You may remember the teeny-tiny supercomputer that the guys over at the University of Antwerp
built using eight GPUs across four Nvidia GeForce 9800GX2 graphics cards - well, the guys have upped their game.
As reported over on Engadget
, FASTRA II features an impressive thirteen
general purpose graphics processing cores for a total performance of twelve teraflops - trillion floating-point operations per second - at a minuscule cost of just €6000 (£5,400).
The official website
explains that the rather impressive build - requiring a special cage to hold the graphics cards which are connected to the motherboard via flexible riser cables - features six Nvidia GTX295 dual-GPU graphics cards along with a GTX275 single-GPU graphics card for a total of thirteen addressable processing cores - not including the system's CPU. In order to satisfy the power demands of all that graphics hardware, FASTRA II uses four individual power supplies all snugly nestled up on a Lian-Li PC-P80 Armorsuit case.
A build as complicated as this is not, naturally, without problems: the team behind FASTRA II needed some custom BIOS code from Asus in order to use all the graphics cards together, and is "still experiencing software stability issues, probably caused by an incompatibility between the video drivers and the BIOS and Linux modifications we had to use
The system - which is designed for use in tomography applications - shows a major speed boost over its predecessor, managing 4.08 computer-aided tomography slice reconstructions per second compared to just 1.14 for the original FASTRA. By comparison, a system based around Intel's Core i7 940 CPU running four processing cores at 2.93GHz manages just 0.18 slice reconstructions per second.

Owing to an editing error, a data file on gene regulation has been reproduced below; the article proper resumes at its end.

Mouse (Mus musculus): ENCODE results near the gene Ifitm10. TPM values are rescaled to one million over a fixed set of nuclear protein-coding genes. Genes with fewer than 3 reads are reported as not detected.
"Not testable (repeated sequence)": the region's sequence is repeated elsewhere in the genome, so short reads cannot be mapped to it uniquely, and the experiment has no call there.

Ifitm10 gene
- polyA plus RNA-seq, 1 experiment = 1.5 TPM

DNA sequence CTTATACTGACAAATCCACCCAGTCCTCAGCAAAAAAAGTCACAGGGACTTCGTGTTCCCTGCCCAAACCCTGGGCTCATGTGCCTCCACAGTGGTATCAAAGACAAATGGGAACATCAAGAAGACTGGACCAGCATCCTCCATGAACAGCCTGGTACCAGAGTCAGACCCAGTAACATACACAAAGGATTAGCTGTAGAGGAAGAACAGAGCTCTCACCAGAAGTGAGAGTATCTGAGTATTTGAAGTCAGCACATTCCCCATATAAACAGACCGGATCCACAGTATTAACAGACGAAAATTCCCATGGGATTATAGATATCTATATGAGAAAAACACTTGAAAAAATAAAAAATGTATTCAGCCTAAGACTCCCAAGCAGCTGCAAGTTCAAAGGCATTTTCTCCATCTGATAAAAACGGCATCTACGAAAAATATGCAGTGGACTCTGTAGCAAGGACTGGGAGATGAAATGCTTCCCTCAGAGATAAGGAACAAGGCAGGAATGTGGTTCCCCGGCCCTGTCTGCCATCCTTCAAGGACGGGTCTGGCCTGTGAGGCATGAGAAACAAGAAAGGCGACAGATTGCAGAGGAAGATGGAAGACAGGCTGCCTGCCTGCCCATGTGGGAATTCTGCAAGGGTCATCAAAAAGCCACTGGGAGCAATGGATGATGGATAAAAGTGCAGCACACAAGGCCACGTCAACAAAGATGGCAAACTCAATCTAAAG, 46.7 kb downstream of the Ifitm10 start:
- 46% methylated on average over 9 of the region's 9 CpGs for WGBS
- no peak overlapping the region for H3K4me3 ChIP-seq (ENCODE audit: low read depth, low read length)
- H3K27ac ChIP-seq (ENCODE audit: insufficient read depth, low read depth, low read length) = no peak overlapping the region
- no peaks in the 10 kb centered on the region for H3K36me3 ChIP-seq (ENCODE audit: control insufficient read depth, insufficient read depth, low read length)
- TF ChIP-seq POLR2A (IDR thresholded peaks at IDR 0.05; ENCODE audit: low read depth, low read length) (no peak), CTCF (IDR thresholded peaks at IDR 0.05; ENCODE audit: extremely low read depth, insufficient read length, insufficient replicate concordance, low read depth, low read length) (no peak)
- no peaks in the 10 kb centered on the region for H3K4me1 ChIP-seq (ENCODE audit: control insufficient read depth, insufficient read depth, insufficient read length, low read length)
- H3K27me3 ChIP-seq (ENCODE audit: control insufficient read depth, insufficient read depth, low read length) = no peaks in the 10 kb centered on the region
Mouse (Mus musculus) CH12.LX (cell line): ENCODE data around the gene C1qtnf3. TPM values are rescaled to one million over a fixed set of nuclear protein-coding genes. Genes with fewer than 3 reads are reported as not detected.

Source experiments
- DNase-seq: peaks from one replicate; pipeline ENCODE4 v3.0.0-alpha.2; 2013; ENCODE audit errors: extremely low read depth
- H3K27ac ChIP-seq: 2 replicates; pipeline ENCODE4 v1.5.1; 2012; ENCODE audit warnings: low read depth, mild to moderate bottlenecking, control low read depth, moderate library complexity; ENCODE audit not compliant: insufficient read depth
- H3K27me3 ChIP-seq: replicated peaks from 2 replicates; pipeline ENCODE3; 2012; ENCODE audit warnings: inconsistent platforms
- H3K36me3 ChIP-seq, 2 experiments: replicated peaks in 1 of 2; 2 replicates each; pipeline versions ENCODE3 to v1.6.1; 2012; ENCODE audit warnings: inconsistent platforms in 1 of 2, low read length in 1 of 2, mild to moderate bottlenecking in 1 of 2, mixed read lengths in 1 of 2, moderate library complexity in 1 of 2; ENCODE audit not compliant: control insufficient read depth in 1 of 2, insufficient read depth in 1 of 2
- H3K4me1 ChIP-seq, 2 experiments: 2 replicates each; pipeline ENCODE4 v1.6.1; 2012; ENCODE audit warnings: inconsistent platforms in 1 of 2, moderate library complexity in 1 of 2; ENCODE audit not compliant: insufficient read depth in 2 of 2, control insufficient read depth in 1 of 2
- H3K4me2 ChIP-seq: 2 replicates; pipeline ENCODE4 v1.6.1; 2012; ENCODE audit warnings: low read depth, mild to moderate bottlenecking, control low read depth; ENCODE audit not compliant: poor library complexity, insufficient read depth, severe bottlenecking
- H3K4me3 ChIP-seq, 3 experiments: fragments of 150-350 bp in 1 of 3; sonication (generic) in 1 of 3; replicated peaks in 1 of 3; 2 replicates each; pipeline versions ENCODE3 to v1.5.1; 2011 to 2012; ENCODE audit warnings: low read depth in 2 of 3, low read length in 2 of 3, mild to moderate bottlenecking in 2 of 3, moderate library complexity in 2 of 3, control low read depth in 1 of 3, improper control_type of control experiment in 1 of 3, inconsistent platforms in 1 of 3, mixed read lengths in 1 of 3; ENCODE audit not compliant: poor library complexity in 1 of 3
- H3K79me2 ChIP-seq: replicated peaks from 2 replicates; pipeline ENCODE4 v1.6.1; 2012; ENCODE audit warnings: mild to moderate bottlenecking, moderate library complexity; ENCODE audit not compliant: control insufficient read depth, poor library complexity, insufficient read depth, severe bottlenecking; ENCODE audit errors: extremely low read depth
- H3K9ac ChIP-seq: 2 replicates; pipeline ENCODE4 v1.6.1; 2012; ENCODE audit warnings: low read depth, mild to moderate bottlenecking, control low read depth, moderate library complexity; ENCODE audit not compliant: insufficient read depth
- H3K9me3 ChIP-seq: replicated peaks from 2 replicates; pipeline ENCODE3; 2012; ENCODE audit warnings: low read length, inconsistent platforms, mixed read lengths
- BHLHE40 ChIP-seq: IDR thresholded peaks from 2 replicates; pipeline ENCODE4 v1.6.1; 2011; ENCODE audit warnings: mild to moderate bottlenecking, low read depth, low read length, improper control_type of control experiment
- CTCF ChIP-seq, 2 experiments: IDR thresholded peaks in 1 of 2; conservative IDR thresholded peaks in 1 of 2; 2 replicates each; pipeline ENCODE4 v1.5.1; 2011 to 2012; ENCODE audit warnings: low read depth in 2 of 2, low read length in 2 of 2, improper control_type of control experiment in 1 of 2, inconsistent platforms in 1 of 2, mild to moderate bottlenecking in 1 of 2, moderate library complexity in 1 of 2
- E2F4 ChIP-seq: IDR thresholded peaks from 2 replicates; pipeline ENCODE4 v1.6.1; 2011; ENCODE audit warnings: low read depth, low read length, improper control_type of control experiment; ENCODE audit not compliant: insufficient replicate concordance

All this power comes at a price, of course: under full load, the rig pulls a whopping 1.2KW of power, which is significantly more than the slower desktop based around the Core i7 chip at just 260W peak draw. That said, the FASTRA II system is four times as fast as the university's 512-core AMD Opteron-based cluster - built almost five years ago for supercomputer work - which draws a massive 90KW under load. Indeed, when energy efficiency - measured in slice reconstructions per Watt-hour - is measured, FASTRA II leaves every other solution standing.
If you fancy having a go at building your own supercomputer, the team has produced a list of the hardware used
in FASTRA II.
Does GPGPU represent the future of supercomputing, or is it only a matter of time before the CPU reigns supreme once again? Share your thoughts over in the forums